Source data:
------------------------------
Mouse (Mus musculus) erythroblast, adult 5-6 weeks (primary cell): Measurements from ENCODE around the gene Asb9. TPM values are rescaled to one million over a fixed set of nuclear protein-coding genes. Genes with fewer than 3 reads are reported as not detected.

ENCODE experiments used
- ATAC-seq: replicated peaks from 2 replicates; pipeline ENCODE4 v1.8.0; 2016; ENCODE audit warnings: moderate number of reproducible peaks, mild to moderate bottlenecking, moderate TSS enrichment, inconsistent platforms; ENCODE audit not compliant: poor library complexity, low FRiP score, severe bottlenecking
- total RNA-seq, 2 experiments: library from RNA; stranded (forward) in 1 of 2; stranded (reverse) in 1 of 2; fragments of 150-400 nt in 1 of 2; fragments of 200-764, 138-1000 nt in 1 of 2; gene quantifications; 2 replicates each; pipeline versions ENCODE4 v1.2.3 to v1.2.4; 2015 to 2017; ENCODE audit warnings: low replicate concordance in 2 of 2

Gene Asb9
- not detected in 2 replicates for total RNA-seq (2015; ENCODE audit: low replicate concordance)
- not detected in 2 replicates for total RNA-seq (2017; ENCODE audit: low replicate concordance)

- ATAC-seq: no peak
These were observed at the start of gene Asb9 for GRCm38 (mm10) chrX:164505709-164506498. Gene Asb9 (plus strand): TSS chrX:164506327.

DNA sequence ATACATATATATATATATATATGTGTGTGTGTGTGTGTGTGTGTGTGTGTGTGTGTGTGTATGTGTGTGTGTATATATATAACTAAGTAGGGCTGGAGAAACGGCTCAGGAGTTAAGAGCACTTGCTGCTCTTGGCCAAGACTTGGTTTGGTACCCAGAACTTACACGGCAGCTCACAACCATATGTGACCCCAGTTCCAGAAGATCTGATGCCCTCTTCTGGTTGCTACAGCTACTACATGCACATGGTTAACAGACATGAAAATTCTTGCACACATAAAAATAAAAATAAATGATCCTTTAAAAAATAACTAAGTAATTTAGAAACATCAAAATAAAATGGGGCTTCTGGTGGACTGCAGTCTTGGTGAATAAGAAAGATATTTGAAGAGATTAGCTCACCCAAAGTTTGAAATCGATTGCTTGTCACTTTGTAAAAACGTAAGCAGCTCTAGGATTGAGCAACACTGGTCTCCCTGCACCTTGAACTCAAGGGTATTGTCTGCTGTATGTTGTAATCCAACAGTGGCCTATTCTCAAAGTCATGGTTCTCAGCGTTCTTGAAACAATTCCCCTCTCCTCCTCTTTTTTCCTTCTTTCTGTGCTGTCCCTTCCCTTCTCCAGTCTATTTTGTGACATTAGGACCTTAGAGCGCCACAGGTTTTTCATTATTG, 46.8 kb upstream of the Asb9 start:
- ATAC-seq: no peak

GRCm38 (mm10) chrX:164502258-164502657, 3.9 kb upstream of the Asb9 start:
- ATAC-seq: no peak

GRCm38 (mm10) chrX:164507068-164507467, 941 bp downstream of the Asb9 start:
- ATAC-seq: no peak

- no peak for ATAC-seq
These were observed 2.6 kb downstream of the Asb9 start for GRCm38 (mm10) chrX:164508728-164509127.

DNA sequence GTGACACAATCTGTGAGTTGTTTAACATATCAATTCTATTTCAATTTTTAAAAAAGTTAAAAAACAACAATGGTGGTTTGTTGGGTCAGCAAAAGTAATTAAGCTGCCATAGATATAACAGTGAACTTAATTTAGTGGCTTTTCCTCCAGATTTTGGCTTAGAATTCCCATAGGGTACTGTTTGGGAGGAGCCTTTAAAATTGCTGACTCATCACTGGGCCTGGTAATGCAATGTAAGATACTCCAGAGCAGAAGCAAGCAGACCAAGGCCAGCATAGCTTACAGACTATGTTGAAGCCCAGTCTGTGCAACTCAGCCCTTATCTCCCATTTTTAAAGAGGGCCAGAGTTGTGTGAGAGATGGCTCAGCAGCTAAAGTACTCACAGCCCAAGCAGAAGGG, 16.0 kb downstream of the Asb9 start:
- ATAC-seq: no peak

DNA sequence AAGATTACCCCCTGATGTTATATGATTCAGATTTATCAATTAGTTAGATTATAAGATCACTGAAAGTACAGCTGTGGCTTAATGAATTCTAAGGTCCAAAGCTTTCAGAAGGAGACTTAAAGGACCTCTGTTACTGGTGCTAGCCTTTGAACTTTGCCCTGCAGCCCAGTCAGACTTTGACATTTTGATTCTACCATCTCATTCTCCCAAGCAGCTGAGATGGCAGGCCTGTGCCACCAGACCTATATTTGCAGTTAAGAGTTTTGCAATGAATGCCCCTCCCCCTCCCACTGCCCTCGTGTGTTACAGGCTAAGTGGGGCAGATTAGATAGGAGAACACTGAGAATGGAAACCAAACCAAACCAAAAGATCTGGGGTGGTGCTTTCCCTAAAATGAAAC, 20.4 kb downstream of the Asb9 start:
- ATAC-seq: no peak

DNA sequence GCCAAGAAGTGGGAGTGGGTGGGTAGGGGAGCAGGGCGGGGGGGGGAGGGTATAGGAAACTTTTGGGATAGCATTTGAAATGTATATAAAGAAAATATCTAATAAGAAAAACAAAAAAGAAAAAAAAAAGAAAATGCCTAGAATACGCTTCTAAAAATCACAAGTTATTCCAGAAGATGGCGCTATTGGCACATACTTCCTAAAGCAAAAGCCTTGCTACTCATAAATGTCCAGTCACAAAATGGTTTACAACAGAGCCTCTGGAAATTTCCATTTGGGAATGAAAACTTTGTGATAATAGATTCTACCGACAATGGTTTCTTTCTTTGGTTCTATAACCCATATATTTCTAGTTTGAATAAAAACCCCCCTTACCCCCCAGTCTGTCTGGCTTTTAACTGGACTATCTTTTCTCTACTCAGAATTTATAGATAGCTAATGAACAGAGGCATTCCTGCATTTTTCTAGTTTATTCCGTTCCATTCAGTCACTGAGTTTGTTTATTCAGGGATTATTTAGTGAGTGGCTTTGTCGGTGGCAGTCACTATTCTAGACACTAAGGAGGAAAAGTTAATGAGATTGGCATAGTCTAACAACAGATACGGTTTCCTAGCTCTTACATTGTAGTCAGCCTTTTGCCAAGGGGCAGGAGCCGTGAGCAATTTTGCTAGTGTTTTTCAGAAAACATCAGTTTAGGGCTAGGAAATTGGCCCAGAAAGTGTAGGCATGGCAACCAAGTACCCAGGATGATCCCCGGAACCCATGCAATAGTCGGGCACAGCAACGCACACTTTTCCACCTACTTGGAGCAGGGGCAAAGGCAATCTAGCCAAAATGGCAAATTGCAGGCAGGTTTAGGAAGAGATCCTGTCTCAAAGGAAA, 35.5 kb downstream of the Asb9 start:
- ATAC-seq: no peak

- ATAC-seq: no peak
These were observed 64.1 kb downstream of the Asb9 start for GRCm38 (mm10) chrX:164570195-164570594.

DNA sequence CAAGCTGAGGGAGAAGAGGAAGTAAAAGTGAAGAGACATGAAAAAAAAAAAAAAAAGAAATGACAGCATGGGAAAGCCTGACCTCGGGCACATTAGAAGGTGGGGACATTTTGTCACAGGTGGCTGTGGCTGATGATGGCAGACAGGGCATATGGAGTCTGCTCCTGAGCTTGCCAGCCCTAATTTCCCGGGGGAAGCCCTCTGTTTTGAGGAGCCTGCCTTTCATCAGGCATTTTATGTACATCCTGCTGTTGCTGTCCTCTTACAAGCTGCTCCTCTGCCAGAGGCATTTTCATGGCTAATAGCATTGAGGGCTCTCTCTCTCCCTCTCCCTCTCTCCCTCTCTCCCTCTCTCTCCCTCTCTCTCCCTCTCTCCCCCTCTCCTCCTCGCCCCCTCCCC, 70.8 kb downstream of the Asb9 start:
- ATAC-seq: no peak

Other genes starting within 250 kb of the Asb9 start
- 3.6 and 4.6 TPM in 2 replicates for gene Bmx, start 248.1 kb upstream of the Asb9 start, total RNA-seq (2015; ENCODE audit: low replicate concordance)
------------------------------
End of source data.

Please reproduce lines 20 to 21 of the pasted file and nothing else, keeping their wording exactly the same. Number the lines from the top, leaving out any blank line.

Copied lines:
DNA sequence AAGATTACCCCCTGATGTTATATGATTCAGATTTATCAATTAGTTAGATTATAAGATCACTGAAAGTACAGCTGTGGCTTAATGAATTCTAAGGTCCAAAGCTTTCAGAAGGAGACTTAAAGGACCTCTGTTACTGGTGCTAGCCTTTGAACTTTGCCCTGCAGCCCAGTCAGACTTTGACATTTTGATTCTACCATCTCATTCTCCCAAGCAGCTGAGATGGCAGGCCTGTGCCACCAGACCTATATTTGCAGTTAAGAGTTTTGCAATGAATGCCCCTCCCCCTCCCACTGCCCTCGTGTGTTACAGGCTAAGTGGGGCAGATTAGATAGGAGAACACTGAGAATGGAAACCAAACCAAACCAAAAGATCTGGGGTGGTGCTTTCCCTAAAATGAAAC, 20.4 kb downstream of the Asb9 start:
- ATAC-seq: no peak